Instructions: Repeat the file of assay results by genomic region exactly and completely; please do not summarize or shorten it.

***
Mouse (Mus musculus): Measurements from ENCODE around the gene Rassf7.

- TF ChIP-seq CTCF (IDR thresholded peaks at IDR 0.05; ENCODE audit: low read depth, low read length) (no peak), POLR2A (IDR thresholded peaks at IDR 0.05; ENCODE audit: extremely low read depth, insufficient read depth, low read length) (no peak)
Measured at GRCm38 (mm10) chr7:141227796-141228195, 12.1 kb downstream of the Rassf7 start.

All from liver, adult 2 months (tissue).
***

Mouse (Mus musculus): Measurements from ENCODE around the gene Rassf7.

- TF ChIP-seq CTCF (IDR thresholded peaks at IDR 0.05; ENCODE audit: low read depth, low read length) (no peak), POLR2A (IDR thresholded peaks at IDR 0.05; ENCODE audit: extremely low read depth, insufficient read depth, low read length) (no peak)
Measured at GRCm38 (mm10) chr7:141227796-141228195, 12.1 kb downstream of the Rassf7 start.

All from liver, adult 2 months (tissue).